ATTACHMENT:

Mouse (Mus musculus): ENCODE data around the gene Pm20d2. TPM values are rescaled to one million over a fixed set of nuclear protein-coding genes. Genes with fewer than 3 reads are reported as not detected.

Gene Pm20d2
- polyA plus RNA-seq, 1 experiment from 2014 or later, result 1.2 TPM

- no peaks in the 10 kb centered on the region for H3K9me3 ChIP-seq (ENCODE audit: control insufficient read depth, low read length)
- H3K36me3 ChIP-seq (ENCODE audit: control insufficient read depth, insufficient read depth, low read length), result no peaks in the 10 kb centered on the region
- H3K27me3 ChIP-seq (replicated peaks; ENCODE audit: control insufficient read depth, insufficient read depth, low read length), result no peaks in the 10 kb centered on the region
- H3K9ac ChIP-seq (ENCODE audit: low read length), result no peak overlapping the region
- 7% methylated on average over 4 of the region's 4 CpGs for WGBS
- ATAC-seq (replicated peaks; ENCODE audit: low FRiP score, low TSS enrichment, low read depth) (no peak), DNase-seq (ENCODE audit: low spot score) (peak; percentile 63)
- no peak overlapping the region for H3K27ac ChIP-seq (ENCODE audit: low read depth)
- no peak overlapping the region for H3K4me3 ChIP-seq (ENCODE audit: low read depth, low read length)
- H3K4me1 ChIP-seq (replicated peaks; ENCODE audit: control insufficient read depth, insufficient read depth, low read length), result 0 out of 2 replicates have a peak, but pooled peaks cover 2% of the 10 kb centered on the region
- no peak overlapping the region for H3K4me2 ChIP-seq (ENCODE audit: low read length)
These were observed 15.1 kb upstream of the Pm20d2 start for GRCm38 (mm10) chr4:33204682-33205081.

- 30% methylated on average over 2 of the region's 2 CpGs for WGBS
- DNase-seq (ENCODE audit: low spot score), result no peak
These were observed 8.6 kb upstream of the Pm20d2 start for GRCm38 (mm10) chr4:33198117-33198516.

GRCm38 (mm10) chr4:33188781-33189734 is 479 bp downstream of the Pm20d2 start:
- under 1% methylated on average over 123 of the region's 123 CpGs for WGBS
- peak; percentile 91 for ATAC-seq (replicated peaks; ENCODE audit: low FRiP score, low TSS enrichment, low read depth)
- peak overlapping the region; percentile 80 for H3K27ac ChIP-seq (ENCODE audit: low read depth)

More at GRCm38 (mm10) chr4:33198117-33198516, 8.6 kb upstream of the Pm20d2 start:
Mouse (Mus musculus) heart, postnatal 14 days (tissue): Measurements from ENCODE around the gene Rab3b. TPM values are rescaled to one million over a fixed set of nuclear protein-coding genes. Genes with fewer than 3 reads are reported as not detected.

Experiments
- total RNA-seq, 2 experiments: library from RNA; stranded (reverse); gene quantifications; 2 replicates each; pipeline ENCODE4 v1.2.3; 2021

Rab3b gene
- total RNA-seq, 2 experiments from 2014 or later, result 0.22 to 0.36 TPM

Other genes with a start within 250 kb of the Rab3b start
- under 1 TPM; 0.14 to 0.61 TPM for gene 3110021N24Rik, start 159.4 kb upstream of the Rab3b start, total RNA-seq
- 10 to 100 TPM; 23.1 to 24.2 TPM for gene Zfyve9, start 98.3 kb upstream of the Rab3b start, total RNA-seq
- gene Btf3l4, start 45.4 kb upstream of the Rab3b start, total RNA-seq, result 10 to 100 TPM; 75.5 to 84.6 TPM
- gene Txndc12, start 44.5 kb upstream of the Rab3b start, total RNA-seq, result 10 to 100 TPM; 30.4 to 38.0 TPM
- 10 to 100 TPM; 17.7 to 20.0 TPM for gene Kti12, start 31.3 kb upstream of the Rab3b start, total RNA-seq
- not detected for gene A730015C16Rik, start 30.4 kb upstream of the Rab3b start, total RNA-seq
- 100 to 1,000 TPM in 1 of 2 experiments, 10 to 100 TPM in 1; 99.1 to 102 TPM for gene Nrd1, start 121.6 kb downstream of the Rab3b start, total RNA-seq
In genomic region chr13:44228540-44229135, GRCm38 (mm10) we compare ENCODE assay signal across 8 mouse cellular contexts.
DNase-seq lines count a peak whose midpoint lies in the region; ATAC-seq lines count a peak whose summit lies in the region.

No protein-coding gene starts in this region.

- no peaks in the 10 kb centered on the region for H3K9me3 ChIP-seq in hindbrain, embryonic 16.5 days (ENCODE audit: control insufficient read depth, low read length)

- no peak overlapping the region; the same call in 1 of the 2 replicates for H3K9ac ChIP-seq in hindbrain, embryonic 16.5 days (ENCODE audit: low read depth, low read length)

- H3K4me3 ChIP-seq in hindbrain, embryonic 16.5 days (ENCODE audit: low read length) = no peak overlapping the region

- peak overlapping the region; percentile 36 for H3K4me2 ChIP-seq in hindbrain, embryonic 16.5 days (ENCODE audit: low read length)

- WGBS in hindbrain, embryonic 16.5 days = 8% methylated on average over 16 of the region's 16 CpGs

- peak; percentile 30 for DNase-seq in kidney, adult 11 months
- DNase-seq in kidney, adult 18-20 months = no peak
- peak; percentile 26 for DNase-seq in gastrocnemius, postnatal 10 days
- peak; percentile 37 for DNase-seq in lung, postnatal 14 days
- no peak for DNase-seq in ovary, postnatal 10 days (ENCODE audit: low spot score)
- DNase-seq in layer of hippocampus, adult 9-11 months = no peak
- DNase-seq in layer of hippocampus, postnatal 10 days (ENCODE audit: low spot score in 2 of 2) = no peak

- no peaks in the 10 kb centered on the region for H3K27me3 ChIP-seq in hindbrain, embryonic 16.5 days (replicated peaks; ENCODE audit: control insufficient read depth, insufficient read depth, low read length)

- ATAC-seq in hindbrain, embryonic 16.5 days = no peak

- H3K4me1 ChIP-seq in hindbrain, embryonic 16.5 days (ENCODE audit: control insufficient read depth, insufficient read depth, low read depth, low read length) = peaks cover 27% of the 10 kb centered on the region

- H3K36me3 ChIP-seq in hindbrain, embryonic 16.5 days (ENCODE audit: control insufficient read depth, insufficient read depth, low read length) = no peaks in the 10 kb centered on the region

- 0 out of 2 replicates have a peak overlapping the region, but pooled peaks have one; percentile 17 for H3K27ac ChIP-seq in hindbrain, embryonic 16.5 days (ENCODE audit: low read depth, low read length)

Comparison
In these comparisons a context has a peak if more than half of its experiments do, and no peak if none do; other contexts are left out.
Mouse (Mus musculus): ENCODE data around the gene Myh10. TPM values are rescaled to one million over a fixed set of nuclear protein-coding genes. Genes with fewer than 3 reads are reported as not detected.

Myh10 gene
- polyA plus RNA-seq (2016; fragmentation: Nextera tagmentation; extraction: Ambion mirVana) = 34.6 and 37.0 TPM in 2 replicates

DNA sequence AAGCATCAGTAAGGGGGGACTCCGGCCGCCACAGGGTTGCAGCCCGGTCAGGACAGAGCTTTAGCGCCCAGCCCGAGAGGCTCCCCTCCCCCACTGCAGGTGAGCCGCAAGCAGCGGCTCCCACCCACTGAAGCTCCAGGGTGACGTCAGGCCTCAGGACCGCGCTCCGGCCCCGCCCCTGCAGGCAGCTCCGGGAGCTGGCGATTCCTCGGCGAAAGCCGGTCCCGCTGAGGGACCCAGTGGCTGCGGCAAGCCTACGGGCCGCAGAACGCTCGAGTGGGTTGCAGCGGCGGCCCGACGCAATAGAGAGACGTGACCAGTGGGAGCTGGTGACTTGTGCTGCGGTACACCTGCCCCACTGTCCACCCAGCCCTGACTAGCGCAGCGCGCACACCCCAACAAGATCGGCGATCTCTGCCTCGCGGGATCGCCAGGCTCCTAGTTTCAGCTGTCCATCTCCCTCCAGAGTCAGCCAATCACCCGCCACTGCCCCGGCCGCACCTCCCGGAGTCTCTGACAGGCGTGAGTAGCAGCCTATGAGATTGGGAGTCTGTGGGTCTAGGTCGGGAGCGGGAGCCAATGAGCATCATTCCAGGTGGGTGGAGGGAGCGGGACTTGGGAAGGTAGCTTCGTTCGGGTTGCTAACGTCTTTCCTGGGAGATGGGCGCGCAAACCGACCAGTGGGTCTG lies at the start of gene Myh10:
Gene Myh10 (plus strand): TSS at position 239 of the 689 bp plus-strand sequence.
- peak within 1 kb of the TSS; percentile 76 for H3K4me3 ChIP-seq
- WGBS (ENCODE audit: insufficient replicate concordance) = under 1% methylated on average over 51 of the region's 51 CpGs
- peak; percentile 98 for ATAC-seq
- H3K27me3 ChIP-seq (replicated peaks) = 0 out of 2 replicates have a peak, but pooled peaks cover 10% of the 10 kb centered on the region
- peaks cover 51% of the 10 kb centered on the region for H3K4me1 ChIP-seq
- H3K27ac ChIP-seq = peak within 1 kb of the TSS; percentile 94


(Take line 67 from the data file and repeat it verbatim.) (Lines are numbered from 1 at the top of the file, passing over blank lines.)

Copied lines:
- peaks cover 51% of the 10 kb centered on the region for H3K4me1 ChIP-seq